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(vs BrE and AmE)

The black population in Great Britain have no special accent, they speak English just the same as the rest of the population. But black people in America, for historical reasons, have their own dialect, sometimes called "Ebonics" in the past. They have many differences in vocabulary, grammar and pronunciation, though most black people today speak a variety of black English more or less similar to standard American English (except, perhaps, in pronunciation), and can easily switch to full standard accent if required. But part of the black population, especially in poor areas and low cultural levels, still speak a variety of their dialect so pure that the rest of the population may find it difficult to understand, not to mention foreigners.

This video link is an example of "soft black accent", the language is quite standard, only the pronunciation partly identifies this singer as a "black speaker": Forever.

And this other link is an example of "hard black accent". The accent is black, and so are the vocabulary and grammar (but curiously enough, the singer is a white man who was raised in a black neighbourhood): Informer.

Another black American dialect related to the continental one is the one spoken in the Caribbean area. The pronunciation of this variety is even closer to British English. You can see an example here: Pass the dutchie.

In pronunciation, their accent is basically American English but with some things which are closer to British English phonetics than to standard American. Here we are only going to talk about the most important differences.

Blue Bullet THE LETTER R

The way black American people pronounce the R is basically the same as in BrE, that is, they only pronounce the R when it is followed by a vowel.

sorry arrow3 BrE, Black English and rest of AmE /sɒrɪ/
teacher arrow3 BrE & Black English /ti:tʃə/, standard AmE /ti:tʃər/

Blue Bullet FINAL SCHWA / ə /

A final Schwa is pronounced very very weak in both BrE and AmE, but if it happens at the end of speech (if after the schwa we pause or stop), then in BrE it often opens and becomes a sound very similar to / ʌ /, but in AmE it doesn't change so often, especially because it is followed by /r/ most of the times..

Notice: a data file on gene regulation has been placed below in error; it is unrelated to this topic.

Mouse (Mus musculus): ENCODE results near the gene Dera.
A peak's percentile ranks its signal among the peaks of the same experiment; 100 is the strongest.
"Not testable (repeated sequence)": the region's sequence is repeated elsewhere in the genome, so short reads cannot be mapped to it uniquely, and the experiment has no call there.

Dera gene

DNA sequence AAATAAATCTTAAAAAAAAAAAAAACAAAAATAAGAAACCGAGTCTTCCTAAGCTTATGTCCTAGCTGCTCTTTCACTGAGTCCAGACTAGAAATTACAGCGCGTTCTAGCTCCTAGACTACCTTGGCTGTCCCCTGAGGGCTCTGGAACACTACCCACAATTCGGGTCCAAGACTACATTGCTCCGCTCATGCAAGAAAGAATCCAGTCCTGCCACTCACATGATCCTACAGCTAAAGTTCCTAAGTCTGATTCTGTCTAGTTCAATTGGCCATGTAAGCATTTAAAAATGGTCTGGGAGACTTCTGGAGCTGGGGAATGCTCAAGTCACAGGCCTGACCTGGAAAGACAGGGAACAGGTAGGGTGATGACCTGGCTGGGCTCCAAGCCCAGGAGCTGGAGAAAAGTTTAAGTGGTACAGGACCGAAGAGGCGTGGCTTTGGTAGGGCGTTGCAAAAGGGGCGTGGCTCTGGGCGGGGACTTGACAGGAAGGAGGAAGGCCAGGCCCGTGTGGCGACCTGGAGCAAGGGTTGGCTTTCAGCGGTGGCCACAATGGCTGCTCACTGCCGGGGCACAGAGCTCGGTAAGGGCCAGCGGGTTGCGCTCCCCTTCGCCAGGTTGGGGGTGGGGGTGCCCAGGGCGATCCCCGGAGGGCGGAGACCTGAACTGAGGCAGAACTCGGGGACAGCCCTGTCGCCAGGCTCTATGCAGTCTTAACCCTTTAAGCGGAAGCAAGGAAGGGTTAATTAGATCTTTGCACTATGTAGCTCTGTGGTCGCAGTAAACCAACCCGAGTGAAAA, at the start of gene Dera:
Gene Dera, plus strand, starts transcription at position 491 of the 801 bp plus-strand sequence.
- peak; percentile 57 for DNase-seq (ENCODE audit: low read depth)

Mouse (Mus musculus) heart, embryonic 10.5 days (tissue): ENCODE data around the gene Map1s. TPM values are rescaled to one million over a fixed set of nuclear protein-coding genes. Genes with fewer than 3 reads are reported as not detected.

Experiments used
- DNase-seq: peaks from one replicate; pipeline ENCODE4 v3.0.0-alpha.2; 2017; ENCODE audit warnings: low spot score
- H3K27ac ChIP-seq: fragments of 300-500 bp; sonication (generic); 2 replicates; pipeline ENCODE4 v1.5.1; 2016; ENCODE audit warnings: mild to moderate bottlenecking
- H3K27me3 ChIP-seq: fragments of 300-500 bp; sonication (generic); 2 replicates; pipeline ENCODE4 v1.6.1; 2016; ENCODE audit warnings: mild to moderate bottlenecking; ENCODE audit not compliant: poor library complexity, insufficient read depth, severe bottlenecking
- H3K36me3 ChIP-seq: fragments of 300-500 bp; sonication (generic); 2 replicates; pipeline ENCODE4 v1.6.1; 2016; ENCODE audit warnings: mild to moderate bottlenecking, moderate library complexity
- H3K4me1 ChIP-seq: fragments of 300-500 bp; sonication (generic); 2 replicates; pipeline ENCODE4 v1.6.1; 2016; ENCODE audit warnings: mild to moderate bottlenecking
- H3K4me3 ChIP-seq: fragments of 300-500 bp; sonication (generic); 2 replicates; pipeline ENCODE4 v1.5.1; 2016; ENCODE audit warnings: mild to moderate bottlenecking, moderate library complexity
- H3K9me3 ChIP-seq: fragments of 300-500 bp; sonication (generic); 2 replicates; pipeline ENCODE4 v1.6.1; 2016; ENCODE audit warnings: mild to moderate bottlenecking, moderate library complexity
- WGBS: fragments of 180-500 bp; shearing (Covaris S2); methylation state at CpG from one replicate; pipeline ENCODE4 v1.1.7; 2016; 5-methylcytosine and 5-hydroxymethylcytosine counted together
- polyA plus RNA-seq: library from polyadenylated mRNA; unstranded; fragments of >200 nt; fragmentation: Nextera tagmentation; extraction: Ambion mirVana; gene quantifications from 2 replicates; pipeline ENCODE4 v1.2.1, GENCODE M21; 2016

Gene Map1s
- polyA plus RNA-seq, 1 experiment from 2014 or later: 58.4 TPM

teacher arrow3 US /ti:tʃər/ in BrE it sounds similar to BrE /ti:ʌ / (but in the phonetic transcription we still use a / ə /
Black English usually does the same as British English, dropping the final  /r/ and opening the schwa.


In BrE this consonant sounds / t / in front of a vowel or between vowels. In American English it sounds / t / in front of a vowel, but it is flapped when it goes between vowels, like a quick / d / (we'll use the special symbol: / D / ) [it sounds like the Spanish or Italian flapped R, as in "cara"]

tourist arrow3 BrE /tɔ:rɪst/ US /tɔ:rɪst/
Peter arrow3 BrE /pi:tə/ US /pi:Dər/

But in colloquial BrE that also may happen. The difference is that the sound / D / occurs only in colloquial BrE, but in AmE that is the only possibility when the T goes between vowels (it is not optional, it's mandatory).

Some black people pronounce this intervocalic vowel like the British do, and some pronounce it like the rest of Americans do, that is, some say / t / and some say / D /. Besides, the authentic black / t / has no explosion, like that of BrE or AmE, so it sounds more similar to Spanish / t / than to English / t / (that is, more similar to English / d /).


/ ð / is usually pronounced / d / arrow3 this /dɪs/

Black American English is not only a linguistic issue, it is also a social issue with its positive and negative implications. If you are interested in this topic you can watch this documentary, you'll learn about the language, its history and also the social implications.


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